The Shimogamo shrine
The Shimogamo shrine is one of a pair of Shinto shrines outside of ancient Kyoto. It is the down-river shrine, founded in the 500s. It was one of the few places granted a divine seal by one of the early emperors and is important now in prayers for a good rice harvest. The entrance approaches from the south, along a lengthy forested walkway. The forest is said to have never burned down (unlikely given Kyoto’s history of burnings), but it is left untended and natural. One of the large and gnarly trees is marked with a rope and the Shinto paper hanging; this may be the sort of tree that is commemorated by sand cones at Shimogamo’s sister shrine, Kamigamo.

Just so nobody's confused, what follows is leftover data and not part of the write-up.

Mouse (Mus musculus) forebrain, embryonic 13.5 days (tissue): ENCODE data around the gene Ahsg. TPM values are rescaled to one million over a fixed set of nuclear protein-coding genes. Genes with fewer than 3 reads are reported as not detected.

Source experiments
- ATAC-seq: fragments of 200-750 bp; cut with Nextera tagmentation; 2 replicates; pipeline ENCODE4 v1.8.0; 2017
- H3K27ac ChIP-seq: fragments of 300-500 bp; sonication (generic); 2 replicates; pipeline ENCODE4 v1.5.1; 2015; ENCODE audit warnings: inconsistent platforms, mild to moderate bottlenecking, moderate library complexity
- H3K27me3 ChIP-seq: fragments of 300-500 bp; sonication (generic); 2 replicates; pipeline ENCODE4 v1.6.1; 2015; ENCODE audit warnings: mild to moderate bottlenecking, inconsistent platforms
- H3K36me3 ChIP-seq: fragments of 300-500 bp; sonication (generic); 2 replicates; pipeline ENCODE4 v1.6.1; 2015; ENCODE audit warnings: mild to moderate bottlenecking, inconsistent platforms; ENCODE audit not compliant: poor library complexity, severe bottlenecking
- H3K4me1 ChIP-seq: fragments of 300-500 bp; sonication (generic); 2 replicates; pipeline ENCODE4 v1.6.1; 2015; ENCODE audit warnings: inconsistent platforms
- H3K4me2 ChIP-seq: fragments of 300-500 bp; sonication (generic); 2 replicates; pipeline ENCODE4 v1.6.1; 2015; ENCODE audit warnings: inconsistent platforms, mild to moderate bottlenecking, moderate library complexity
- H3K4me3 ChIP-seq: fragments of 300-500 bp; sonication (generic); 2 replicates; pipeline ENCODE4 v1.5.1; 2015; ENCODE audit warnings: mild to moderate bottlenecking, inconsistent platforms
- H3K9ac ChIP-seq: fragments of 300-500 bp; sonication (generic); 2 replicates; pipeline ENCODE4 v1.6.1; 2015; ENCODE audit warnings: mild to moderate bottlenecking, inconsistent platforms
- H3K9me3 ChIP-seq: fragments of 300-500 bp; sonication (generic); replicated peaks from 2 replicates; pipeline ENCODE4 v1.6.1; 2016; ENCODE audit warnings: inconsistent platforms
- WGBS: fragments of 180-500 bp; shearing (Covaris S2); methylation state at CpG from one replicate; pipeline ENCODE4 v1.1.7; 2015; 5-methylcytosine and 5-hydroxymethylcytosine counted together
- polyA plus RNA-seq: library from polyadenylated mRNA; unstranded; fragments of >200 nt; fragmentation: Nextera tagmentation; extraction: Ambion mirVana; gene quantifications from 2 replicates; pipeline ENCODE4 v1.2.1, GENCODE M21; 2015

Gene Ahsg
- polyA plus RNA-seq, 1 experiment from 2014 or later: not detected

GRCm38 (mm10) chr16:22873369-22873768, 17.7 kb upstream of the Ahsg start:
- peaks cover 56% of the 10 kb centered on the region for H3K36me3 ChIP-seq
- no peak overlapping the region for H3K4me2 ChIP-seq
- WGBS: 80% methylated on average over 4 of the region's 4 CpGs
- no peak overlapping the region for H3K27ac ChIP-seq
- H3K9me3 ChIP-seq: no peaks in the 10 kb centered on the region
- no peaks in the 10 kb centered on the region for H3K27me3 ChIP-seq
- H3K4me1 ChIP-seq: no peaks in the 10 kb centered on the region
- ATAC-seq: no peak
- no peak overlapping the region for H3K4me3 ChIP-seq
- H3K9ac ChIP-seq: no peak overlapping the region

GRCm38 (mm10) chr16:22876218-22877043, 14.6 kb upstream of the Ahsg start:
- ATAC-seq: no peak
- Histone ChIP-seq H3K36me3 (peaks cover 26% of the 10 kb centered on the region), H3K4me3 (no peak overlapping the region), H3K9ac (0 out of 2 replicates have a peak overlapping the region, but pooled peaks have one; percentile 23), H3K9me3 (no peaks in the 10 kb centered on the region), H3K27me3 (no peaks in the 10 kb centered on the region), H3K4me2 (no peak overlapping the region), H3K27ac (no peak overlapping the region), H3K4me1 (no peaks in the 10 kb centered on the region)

Shimogamo can be reached by the Kyoto sightseeing bus from Kamigamo. Be warned, however, that the main entrance to the south is not well served by busses; it is easy to get on a Kyoto city bus, which does not accept the 500 yen day pass.

The entrance to Shimogamo is through untouched forest
I believe this is a bridge; you can’t walk on it anymore, though
Entrance to the shrine proper